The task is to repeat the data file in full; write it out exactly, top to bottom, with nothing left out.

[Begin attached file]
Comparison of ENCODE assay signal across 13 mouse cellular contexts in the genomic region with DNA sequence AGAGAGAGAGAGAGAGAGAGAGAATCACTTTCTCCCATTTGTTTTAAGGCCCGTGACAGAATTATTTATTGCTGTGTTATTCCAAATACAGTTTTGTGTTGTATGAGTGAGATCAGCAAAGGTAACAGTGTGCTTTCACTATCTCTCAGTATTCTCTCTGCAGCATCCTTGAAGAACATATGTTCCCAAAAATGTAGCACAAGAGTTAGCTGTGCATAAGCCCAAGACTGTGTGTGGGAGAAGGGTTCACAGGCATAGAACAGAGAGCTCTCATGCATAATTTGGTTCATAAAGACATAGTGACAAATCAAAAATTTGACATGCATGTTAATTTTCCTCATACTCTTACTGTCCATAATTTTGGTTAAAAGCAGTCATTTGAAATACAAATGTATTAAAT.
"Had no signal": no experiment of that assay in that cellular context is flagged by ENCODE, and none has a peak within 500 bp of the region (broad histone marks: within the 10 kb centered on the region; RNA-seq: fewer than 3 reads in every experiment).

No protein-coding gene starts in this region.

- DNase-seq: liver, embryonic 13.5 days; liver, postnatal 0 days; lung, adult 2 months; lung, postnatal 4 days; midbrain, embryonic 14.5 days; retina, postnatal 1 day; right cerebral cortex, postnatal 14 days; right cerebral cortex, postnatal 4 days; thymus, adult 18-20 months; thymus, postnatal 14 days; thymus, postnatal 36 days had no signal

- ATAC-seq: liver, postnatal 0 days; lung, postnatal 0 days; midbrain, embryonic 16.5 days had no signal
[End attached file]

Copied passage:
Comparison of ENCODE assay signal across 13 mouse cellular contexts in the genomic region with DNA sequence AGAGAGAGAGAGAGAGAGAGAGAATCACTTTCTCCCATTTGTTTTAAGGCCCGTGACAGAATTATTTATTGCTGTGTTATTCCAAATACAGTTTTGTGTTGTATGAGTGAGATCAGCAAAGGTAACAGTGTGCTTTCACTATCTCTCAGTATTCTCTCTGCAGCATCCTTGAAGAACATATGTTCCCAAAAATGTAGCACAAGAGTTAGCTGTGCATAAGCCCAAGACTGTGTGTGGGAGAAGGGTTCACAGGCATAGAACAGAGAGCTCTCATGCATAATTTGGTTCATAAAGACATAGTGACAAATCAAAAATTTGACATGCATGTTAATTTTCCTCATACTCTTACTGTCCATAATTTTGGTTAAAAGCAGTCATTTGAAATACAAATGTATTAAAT.
"Had no signal": no experiment of that assay in that cellular context is flagged by ENCODE, and none has a peak within 500 bp of the region (broad histone marks: within the 10 kb centered on the region; RNA-seq: fewer than 3 reads in every experiment).

No protein-coding gene starts in this region.

- DNase-seq: liver, embryonic 13.5 days; liver, postnatal 0 days; lung, adult 2 months; lung, postnatal 4 days; midbrain, embryonic 14.5 days; retina, postnatal 1 day; right cerebral cortex, postnatal 14 days; right cerebral cortex, postnatal 4 days; thymus, adult 18-20 months; thymus, postnatal 14 days; thymus, postnatal 36 days had no signal

- ATAC-seq: liver, postnatal 0 days; lung, postnatal 0 days; midbrain, embryonic 16.5 days had no signal